Yet again in investment decision making, profit to be made on an investment may be after years of injection of resources, which is technically referred to as “pay back period”, the time it takes to recover or to earn a profit on the resources invested, meaning that it is inherently part of investment decision making to know that profit is not expected immediately.
The recent demand on government entities and bodies has been that they should perform their functions in a business like manner. This is more so for NSSF which must invest the savings to the benefit of savers. Given the instability of the economy one would ask how much risk, and all investments come with a risk, would they take when dealing with savers funds, after this decision?
“I feel strongly about that case because it was a genuine and legitimate transaction a manager is expected to make on quick notice,” Ms Ssali said.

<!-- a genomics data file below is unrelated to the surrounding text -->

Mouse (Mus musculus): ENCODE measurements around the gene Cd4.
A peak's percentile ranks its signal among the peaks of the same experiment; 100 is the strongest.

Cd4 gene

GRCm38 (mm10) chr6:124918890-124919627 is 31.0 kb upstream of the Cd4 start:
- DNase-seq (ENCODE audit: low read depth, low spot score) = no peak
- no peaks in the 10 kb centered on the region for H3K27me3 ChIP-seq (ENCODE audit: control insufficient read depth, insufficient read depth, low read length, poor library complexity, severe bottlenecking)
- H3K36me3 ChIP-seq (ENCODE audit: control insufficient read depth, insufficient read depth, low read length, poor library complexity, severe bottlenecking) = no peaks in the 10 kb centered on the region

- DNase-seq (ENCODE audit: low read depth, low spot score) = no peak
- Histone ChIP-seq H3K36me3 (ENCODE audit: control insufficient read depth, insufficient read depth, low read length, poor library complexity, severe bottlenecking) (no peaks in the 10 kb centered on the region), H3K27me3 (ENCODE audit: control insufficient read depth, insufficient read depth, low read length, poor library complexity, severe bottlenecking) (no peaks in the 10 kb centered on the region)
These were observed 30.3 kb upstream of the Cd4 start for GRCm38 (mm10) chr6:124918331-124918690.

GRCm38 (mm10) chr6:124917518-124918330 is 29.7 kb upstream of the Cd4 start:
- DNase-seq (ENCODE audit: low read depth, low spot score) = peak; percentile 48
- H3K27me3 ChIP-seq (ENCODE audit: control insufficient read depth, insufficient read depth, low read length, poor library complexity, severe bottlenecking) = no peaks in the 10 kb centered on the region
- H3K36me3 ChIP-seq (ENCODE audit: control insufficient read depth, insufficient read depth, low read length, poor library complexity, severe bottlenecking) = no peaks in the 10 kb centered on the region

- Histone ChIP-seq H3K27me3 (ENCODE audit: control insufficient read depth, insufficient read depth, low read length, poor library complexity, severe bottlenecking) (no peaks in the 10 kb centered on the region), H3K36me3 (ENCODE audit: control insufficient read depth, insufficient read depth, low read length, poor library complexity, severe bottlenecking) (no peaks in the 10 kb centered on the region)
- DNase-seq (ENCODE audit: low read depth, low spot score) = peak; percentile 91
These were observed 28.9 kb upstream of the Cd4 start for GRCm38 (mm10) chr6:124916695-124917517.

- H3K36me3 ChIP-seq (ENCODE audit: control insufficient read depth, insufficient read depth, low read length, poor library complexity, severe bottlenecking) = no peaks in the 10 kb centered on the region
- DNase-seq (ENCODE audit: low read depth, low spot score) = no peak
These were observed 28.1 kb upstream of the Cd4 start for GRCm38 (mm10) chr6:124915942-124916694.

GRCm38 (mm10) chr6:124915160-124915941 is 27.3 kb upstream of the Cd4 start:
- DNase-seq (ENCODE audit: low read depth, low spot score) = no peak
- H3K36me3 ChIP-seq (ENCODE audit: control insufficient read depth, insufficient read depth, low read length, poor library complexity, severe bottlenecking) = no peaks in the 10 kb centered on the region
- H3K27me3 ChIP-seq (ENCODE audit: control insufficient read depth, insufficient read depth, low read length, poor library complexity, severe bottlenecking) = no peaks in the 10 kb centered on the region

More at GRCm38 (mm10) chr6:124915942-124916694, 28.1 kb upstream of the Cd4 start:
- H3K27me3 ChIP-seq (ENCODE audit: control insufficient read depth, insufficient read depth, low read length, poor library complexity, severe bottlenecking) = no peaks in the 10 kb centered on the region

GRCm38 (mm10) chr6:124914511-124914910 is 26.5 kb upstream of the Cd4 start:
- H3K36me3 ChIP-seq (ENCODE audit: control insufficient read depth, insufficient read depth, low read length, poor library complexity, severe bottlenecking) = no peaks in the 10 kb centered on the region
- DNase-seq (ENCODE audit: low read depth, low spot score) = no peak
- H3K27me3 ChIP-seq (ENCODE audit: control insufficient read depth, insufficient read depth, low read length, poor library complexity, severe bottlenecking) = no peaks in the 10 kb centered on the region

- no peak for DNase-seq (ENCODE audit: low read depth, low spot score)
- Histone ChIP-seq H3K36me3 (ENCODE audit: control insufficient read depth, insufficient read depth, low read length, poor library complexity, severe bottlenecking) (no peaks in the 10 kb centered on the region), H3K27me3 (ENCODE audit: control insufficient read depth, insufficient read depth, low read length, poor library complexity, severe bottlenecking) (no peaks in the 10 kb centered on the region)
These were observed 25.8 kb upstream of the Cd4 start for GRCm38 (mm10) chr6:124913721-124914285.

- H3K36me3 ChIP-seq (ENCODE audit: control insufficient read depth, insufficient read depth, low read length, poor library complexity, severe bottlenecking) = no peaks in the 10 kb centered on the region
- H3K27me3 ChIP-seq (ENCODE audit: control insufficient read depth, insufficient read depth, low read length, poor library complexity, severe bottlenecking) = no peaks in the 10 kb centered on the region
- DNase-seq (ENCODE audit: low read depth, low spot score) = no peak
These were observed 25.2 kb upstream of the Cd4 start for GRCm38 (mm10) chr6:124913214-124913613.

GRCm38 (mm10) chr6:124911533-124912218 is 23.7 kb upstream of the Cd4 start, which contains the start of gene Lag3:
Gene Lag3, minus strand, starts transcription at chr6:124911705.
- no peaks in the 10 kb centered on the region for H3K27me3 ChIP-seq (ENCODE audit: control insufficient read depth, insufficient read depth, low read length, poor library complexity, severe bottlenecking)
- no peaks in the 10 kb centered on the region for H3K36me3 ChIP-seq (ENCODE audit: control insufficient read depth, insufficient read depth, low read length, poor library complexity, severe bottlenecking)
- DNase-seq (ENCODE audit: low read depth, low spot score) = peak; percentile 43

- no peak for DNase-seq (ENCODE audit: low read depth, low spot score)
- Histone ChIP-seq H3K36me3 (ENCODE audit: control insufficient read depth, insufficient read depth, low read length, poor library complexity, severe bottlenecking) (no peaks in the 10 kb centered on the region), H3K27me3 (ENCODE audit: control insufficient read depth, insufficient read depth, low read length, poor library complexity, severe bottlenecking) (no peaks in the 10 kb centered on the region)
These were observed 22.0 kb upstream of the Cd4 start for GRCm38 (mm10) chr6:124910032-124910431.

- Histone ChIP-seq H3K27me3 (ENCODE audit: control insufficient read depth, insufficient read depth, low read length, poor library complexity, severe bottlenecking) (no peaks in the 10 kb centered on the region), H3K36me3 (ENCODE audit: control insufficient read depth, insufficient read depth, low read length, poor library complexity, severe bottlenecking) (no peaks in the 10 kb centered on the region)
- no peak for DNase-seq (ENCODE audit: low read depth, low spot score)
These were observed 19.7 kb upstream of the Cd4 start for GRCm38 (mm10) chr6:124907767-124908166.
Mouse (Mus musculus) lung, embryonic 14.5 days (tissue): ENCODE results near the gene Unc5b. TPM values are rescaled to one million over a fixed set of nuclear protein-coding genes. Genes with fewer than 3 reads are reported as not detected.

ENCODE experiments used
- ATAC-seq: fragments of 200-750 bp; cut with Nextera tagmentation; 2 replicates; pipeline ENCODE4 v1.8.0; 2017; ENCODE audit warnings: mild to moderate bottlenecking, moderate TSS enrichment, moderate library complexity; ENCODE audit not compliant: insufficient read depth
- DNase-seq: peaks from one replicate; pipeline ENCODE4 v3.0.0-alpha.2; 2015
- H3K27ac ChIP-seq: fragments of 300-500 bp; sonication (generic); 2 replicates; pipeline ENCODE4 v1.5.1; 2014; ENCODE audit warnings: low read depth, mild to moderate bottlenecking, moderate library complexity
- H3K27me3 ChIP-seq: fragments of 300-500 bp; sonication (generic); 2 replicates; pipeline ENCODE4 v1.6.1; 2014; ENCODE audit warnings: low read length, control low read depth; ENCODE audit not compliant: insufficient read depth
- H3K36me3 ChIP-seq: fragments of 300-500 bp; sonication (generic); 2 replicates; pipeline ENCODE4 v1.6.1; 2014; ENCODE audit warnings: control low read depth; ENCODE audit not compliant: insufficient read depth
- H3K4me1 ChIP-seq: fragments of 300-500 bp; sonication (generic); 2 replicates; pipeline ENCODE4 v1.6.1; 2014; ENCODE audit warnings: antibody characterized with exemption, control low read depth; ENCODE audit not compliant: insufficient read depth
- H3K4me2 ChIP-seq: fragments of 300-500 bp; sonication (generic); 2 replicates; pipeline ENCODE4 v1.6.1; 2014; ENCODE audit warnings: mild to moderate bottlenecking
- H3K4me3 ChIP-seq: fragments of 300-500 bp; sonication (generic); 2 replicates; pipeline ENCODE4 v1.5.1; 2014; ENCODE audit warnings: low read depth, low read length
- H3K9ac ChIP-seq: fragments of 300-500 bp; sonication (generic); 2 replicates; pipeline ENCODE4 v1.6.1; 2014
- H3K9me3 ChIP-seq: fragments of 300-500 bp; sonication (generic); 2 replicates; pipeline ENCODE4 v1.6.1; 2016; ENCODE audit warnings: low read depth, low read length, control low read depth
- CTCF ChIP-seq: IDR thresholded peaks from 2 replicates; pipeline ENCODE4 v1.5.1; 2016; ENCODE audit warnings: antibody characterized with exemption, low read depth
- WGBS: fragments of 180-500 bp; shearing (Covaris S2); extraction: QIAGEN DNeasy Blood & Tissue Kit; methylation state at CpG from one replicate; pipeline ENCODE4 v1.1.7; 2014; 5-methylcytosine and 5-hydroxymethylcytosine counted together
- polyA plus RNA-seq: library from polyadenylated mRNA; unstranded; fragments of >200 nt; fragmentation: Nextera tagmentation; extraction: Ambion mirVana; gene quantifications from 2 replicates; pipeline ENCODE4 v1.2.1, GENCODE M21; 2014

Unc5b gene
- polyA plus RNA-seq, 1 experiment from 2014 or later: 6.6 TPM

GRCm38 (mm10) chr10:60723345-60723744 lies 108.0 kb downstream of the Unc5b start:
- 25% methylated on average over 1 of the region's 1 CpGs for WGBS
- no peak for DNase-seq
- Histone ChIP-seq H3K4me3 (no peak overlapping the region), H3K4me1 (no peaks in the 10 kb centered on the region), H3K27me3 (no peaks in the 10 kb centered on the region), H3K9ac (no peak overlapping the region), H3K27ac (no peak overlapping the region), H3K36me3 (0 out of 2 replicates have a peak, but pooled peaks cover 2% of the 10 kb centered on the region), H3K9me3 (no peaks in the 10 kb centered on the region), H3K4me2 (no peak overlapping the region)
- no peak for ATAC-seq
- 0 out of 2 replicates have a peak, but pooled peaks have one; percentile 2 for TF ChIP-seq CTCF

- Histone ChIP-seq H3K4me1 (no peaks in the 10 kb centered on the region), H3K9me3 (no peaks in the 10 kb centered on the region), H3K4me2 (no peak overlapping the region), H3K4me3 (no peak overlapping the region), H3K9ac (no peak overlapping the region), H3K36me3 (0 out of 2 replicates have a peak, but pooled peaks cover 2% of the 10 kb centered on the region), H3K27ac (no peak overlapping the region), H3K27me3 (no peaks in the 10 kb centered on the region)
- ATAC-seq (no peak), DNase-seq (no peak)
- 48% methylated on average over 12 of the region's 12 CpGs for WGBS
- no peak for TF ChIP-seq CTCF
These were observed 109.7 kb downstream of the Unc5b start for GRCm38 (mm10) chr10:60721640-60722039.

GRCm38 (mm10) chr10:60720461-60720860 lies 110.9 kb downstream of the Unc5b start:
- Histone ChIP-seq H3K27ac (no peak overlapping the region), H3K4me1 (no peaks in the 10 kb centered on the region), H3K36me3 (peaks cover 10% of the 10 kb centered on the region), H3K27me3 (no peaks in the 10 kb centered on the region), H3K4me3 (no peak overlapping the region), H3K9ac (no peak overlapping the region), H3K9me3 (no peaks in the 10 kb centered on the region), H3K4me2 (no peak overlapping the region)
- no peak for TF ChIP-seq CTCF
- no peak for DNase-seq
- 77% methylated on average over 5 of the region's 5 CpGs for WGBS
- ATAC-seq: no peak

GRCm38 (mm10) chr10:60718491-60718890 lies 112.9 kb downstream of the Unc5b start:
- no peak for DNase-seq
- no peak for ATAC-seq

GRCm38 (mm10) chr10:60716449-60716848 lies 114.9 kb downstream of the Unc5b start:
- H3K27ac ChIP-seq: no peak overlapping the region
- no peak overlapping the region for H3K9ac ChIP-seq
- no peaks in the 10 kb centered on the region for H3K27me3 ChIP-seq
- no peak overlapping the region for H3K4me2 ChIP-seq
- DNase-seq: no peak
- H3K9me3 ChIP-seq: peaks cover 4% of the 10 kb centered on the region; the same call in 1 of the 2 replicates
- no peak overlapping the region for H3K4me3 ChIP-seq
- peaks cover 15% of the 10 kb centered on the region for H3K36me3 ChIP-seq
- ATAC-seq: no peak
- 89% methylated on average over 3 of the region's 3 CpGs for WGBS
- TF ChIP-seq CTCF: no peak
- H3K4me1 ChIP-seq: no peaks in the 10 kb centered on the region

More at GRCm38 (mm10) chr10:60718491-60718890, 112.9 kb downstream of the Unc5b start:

She said managers in big organisations make financial decisions all the time and punishing Jamwa sends a wrong signal to them.
“As a Finance professional, I have never really understood his crime on this very transaction of liquidating a bond earlier than maturity. Bonds carry risks. This means they are also speculative in nature and also carry risk,” she said. “So, a manager can make a decision to exit early if they feel the opportunity cost on the remaining interest is not better than the next best alternative for that money.”
She said: “For example, if a one year lucrative fixed deposit opportunity is identified and is closing, I can choose to exit in anticipation for more income from a higher yielding fixed deposit. This is normally referred to as tactical trading. It’s therefore normal to make gains or losses in the course of trading.”
“This is the reason managers and officers liability insurance exists – to cover any losses incurred in the process of doing legitimate business as anticipated,” Ms Ssali said.